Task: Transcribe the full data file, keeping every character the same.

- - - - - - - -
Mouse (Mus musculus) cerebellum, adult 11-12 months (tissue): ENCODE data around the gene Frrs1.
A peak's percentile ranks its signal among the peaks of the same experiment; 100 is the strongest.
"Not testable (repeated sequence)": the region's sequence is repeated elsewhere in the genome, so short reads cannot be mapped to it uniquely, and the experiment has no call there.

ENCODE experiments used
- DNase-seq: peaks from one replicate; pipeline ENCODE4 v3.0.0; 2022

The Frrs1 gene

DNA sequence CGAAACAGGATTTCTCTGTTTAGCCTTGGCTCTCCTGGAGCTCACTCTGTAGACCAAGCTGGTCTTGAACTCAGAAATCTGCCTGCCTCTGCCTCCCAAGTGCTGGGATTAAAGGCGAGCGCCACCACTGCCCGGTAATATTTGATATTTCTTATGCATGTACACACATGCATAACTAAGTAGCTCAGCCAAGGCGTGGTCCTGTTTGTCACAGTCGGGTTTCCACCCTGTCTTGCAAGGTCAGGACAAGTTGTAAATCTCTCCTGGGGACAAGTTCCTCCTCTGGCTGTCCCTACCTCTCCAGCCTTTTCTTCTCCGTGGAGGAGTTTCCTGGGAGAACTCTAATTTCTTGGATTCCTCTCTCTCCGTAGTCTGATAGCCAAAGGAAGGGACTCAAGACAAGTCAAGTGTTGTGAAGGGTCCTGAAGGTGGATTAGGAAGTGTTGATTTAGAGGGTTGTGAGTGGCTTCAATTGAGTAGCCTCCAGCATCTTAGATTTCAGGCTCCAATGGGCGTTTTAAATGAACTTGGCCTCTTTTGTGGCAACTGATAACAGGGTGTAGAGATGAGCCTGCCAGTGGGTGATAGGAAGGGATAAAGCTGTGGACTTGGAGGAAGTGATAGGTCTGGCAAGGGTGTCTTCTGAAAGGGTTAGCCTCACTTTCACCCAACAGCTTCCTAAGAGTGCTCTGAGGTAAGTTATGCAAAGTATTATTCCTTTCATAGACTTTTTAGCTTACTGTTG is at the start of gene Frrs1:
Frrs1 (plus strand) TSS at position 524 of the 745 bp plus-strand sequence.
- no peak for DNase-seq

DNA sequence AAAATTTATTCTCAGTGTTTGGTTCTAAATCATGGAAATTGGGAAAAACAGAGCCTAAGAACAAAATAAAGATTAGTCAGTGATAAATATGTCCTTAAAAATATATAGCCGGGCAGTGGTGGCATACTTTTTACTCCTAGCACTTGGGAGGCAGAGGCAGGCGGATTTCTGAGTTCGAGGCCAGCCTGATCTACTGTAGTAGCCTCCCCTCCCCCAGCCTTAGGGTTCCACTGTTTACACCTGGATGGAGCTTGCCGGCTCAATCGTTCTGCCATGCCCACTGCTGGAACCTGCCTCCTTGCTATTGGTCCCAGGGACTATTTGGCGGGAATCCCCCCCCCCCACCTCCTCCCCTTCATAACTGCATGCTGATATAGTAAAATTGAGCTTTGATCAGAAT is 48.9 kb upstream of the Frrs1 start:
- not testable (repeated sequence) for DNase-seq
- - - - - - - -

Mouse (Mus musculus) cerebellum, adult 11-12 months (tissue): ENCODE data around the gene Frrs1.
A peak's percentile ranks its signal among the peaks of the same experiment; 100 is the strongest.
"Not testable (repeated sequence)": the region's sequence is repeated elsewhere in the genome, so short reads cannot be mapped to it uniquely, and the experiment has no call there.

ENCODE experiments used
- DNase-seq: peaks from one replicate; pipeline ENCODE4 v3.0.0; 2022

The Frrs1 gene

DNA sequence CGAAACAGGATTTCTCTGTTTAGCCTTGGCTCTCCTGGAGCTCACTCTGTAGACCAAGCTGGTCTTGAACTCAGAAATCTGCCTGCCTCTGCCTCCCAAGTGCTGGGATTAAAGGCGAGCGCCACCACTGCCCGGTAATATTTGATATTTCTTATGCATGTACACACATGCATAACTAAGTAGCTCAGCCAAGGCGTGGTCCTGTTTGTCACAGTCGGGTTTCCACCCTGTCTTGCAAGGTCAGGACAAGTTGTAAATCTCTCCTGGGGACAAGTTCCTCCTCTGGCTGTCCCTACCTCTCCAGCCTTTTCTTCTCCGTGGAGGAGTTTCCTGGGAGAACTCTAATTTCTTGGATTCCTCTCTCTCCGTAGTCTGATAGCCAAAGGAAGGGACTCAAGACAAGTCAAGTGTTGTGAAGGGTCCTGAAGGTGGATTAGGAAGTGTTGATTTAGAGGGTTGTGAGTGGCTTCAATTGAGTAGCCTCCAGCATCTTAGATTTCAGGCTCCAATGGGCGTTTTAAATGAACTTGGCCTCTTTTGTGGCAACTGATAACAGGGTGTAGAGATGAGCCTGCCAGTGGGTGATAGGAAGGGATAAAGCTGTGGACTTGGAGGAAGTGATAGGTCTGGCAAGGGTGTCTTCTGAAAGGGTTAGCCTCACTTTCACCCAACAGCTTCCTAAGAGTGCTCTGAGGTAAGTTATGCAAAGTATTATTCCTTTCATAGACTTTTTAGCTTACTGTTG is at the start of gene Frrs1:
Frrs1 (plus strand) TSS at position 524 of the 745 bp plus-strand sequence.
- no peak for DNase-seq

DNA sequence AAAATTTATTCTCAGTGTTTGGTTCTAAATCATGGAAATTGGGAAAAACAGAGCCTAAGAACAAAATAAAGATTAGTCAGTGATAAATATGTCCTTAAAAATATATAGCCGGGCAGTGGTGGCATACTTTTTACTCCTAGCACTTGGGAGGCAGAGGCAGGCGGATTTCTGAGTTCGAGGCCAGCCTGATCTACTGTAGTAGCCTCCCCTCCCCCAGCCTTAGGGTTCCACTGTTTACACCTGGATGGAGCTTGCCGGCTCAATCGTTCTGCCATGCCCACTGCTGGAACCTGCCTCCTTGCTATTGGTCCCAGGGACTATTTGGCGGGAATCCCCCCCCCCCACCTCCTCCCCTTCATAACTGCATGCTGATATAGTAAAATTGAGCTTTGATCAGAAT is 48.9 kb upstream of the Frrs1 start:
- not testable (repeated sequence) for DNase-seq